US Govt uses CIA as its paramilitary wing

By Jay Kuten

A drone programme without review is incompatible with democracy. The recommendation by US President Barack Obama of national security adviser John Brennan as CIA director ought to be of concern to all who value democracy. Not that Brennan lacks basic qualifications. His 25 years with the CIA give him that. The Senate hearings on his confirmation tell another story, one of reticence to deal with torture, and of apparent eagerness to use drones to kill not only foreign enemies but US citizens.

The CIA itself has undergone a transformation over the past decade from an intelligence-gathering organisation - spying, to put it bluntly - to an operational paramilitary organisation. Those operations include kidnappings, "renditions", torture and assassinations. Ordinarily the work of intelligence agencies consists in collection of mountains of data and subjecting those mountains to analysis. Conclusions freighted with degrees of certainty are then provided to the executive for judgment and potential action. It's tedious work, not at all sexy, more George Smiley than James Bond.

Politicising that intelligence function after 9/11 provided the dubious rationale for Bush and Blair to invade Iraq. Then these governments turned away from fox work to become the hedgehogs of the Dick Cheney stripe, and moved into what Cheney called "the Dark Side". Bush and Cheney have openly acknowledged their authorisation of torture, relying upon flimsy justifications provided in memos by the compliant Office of Legal Counsel, Department of Justice, with the odious euphemism, "enhanced interrogation techniques".

Brennan is a left-over from that period. He admits he knew about water-boarding, a technique he now describes as "reprehensible" but refuses to describe as "torture". He claims to have given his reservations in private, but felt he had no other duty, as he did not have direct authority. This view of himself as the metaphorical "good German" fails the simplest moral test. Neither the perpetrator nor the bystander can escape responsibility.

Mr Brennan has more recently been especially associated with the drone programme. Begun under the Bush regime, the programme targeting terrorist suspects has been elaborated under Obama, and Brennan is reported to pick the targets.

While Obama repudiated the infamous "torture memos" in 2009, he has nevertheless relied on extremely similar legal argument in authorising lethal force not only against al-Qaeda combatants in Afghanistan or in Yemen but also against American citizens deemed to pose an "imminent threat". A version of the legal documents leaked to MSNBC argues that if an "informed, high-ranking official" decides that an American citizen poses an "imminent threat" to that country and that capture is deemed not possible, it's OK to order a drone strike.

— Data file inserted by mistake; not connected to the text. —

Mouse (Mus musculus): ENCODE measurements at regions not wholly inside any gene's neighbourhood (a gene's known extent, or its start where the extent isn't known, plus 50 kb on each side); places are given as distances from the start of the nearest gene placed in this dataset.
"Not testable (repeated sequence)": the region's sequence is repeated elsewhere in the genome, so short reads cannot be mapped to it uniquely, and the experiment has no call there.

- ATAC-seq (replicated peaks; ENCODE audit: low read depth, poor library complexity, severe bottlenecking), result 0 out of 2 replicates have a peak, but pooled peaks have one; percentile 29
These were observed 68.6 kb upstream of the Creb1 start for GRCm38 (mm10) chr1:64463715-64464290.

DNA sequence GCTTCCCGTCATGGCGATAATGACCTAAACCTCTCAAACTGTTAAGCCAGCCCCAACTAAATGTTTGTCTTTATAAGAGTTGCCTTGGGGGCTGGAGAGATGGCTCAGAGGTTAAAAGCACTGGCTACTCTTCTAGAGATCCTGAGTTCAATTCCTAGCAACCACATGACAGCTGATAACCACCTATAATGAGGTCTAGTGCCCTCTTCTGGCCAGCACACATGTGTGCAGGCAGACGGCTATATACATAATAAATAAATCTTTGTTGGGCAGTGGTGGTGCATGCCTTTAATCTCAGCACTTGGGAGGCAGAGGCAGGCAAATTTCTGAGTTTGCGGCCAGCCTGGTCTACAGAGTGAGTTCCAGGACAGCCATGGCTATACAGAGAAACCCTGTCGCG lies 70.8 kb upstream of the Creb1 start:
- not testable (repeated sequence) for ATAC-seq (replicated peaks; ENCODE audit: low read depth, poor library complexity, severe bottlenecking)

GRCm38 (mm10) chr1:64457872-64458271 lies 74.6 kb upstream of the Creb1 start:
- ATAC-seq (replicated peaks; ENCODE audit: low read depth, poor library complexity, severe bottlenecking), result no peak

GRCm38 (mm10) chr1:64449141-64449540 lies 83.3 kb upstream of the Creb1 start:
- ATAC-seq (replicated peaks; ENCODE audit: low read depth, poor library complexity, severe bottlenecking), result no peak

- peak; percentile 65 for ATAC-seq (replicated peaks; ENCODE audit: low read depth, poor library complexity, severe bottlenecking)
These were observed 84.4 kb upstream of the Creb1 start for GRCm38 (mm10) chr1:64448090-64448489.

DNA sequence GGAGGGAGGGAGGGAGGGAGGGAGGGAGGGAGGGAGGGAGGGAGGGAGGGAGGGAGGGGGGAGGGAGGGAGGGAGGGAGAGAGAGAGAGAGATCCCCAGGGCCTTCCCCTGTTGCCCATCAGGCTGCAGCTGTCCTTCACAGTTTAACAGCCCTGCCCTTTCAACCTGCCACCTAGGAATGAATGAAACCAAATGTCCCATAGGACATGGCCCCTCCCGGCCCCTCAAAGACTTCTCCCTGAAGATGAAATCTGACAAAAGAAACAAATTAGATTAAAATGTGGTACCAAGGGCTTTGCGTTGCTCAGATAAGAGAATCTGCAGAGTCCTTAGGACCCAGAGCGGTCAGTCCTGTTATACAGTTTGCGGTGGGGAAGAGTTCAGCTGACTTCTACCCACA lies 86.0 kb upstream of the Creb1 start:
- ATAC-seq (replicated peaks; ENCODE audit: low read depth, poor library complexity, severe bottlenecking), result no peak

That is where Mr Brennan came in, and his appointment to head the CIA could only signal the administration's intention to rely more on the paramilitary side of the CIA, with consequent lesser focus on the tedium of intelligence-gathering and analysis.

During the last electoral campaign, Obama quite properly called out his opponent Mitt Romney for his refusal to publish details of his taxes and to amplify with facts his claim that he, Romney, knew how to fix the economy. The Democrats pointed out that Romney's campaign boiled down to three words: Just trust me. The voters were not persuaded, and now it's Obama's turn on the subject of targeted killings, for which Brennan has been chiefly responsible.

Obama's claim, like that of Bush in his justifying of torture or warrantless eavesdropping or limitless detention of prisoners, rests on an extension of powers claimed by Congress' authorisation for use of force after 9/11. He has not set forth his reasoning to the people.

Power once exerted is unlikely to be given up. The precedent Obama claims is of the unfettered authority of the executive over human life, without prior due process or subsequent review, turning 224 years of US history on its head. The danger to democracy is evident. If war is too complicated to be left to the generals, so democracy is too fragile to be left to politicians. Trust without oversight is untenable.

- Wanganui Chronicle

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